• georgehants

      Morning GreenWin, you are in good form today and I love the word “falderall” not recognised by my American spell checker, Ha.
      Wonderful day if we close our eyes.

      • Agaricus

        Morning George. Most people already wear blinkers. A pair of rose-tinted specs is always a useful addition.

        • georgehants

          Afternoon Peter, good to see you still plodding away for some sense.
          Even a beautiful sea view in Penzance and a glass of red does not take away the pain of these things.

      • dickyaesta

        Maybe this will center you, George, Falderall and fiddledee dee: -> How English/British, can one get!?!
        Would ‘much falderall about nothing’ instead of ‘much to do about nothing’, do also?
        Saludos from Spain, Hope you will be happy with your elections overthere.

        • georgehants

          dickyaesta, Ha many thanks, who ever gets into power it will still just be people in “power” for their own gratification, I think.

          • dickyaesta

            ‘Much falderall about nothing’ therefore?!

  • So, this is a small device. If rotated, the height is what? A wild guess = 14″ tall by 12″ wide by 6″ deep? Anyone have real information? It looks like an early crude experimental prototype. Didn’t Rossi once say it was the size of a small home computer?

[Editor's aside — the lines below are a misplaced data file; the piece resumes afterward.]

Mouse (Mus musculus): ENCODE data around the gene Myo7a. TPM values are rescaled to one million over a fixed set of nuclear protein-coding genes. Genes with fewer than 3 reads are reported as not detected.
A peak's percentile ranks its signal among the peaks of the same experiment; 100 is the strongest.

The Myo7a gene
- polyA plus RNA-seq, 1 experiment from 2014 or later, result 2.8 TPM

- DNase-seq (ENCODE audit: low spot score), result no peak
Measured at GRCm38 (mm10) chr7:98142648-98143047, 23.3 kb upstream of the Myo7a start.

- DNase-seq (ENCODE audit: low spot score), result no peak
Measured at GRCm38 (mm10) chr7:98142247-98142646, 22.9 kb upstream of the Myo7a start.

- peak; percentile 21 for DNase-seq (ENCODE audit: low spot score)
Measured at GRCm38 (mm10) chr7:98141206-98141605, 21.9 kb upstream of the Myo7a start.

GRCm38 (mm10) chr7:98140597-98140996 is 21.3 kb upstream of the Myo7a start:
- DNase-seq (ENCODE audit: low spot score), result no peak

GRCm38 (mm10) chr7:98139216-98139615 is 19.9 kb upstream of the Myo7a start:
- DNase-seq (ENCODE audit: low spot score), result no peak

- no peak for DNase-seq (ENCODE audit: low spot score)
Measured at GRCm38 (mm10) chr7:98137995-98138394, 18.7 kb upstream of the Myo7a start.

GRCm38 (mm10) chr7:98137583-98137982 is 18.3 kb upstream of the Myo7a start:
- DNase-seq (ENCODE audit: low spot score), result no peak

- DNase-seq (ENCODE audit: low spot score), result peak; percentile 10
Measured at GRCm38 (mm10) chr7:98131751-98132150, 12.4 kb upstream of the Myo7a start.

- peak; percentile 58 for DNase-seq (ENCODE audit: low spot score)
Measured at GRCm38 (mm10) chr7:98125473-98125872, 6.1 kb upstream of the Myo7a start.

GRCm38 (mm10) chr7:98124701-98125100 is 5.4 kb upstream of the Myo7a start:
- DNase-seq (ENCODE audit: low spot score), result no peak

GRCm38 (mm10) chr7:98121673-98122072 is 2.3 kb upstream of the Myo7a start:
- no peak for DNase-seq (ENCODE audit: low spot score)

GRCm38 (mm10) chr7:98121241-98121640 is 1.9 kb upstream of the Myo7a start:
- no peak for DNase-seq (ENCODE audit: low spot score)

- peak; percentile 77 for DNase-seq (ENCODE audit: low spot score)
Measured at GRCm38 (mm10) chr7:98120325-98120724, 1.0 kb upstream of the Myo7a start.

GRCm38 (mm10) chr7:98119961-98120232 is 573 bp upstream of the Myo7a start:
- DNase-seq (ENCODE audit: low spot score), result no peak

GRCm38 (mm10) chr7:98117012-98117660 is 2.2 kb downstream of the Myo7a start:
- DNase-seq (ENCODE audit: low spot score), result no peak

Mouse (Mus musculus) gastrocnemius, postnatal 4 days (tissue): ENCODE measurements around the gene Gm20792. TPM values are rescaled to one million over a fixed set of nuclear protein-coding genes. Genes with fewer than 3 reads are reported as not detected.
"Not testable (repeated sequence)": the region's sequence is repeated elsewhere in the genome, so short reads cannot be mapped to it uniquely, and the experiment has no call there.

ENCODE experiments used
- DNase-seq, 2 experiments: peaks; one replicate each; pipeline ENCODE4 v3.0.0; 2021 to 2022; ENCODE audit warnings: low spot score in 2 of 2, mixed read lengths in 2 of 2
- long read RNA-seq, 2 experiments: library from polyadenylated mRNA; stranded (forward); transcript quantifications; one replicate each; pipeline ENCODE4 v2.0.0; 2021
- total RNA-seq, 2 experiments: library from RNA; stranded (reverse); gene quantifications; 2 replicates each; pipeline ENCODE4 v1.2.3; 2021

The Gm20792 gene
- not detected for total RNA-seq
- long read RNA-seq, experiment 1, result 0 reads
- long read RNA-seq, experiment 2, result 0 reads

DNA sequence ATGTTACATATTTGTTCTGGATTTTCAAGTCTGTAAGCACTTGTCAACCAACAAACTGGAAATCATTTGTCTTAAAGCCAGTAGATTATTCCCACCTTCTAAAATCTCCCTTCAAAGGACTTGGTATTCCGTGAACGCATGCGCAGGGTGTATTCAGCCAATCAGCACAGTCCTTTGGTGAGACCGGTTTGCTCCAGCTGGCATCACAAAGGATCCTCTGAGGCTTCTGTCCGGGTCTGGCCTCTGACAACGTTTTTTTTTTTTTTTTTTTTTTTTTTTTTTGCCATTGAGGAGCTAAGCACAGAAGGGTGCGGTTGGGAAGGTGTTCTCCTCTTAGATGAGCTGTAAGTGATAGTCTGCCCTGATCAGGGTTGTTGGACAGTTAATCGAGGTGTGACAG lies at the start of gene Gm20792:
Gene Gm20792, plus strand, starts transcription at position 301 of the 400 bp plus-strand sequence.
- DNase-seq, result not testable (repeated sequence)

• LuFong

    I agree that the picture should be rotated right 90 degrees (so the logo is vertical) and that the transparent tube is a water level gauge. What looks like a coil in the tube is probably just a reflection. There also appears to be two red (water) shutoff valves, top and bottom. The metal box with the trademark looks to me to be the outside of the E-Cat and fits the description Rossi gave a while ago about it’s size and shape. You can see what looks like two resistance wires going in and some insulation around some port. On the right it looks like some control circuitry.